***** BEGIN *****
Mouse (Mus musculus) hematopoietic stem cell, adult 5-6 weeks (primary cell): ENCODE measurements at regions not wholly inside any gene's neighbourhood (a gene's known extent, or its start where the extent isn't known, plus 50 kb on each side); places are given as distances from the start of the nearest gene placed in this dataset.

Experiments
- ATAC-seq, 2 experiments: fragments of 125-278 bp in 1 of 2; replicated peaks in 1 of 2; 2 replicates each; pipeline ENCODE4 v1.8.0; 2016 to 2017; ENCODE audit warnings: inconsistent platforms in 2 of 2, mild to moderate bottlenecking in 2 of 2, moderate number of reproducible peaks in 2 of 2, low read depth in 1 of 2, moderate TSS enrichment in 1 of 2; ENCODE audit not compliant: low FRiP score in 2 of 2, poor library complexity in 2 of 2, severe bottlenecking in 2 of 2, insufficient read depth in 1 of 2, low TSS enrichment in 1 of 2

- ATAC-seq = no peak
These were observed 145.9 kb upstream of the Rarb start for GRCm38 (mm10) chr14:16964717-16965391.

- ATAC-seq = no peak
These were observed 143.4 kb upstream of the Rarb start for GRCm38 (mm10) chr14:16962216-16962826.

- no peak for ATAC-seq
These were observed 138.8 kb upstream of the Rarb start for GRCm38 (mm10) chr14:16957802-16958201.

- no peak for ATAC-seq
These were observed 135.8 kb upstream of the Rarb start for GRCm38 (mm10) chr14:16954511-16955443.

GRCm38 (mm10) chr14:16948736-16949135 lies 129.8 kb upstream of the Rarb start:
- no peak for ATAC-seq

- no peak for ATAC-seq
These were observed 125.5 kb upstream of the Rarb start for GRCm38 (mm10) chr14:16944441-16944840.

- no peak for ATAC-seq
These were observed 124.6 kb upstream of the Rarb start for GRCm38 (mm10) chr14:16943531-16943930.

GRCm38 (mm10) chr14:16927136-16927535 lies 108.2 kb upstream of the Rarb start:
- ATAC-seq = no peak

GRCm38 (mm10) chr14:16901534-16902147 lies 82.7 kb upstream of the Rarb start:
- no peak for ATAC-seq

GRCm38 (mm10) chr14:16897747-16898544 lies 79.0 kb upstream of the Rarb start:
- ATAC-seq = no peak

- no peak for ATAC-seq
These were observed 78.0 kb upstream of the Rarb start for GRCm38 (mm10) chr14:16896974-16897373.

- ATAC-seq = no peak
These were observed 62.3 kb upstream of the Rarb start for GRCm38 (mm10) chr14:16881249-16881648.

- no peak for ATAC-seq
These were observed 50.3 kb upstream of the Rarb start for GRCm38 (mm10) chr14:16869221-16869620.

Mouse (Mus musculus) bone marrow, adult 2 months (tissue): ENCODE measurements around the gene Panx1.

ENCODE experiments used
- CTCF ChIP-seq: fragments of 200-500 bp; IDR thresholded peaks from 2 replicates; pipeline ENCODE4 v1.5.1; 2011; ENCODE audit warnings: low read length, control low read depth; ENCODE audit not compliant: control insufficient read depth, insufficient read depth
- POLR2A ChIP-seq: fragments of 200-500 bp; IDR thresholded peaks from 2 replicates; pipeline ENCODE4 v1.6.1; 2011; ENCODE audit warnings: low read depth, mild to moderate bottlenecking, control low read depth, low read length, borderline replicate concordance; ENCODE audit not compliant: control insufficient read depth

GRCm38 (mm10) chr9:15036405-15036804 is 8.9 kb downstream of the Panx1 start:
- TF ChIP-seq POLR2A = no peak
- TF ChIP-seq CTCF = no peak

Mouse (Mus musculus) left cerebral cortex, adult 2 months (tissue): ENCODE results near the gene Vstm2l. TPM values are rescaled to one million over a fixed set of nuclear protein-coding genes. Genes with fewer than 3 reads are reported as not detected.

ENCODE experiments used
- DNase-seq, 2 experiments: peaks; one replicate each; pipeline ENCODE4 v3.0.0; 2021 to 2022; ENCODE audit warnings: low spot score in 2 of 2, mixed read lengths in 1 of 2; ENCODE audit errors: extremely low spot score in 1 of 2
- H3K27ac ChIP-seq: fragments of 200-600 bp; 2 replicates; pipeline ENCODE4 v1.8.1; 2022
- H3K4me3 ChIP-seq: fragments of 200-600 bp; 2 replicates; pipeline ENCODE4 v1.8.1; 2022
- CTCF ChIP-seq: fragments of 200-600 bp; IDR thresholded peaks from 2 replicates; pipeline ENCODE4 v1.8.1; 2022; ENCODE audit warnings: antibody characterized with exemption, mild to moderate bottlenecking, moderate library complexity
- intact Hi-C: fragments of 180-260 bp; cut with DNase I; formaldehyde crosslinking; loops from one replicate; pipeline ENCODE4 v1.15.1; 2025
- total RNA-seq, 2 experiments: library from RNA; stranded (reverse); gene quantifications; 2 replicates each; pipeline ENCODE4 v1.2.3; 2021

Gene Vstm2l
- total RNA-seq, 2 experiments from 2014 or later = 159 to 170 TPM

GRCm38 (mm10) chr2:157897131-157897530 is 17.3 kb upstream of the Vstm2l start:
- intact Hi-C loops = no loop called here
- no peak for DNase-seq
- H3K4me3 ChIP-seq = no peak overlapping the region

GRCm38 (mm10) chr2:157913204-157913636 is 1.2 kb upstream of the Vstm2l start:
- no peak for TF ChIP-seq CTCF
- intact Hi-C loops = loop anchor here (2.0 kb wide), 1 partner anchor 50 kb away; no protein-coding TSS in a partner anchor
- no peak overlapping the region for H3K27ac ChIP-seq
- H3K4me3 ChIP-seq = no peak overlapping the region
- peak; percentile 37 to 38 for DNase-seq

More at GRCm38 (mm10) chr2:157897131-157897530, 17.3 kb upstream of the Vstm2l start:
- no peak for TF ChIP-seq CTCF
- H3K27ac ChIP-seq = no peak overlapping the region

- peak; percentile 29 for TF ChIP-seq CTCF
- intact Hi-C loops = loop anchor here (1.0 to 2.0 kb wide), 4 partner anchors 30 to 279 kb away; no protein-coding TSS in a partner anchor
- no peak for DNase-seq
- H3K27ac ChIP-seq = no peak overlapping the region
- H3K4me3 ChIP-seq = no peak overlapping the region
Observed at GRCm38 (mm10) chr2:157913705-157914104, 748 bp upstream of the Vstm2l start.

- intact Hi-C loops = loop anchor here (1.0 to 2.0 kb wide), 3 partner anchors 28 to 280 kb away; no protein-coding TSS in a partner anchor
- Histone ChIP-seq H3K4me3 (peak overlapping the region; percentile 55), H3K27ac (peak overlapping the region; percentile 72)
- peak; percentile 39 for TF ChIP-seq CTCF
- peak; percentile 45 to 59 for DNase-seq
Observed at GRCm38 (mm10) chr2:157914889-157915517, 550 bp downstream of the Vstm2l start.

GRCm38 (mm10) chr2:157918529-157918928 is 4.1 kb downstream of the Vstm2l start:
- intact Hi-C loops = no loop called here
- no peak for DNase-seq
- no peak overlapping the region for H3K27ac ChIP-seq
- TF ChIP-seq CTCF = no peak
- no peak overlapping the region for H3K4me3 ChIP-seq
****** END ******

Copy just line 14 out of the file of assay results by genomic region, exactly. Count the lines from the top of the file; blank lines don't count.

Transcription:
- no peak for ATAC-seq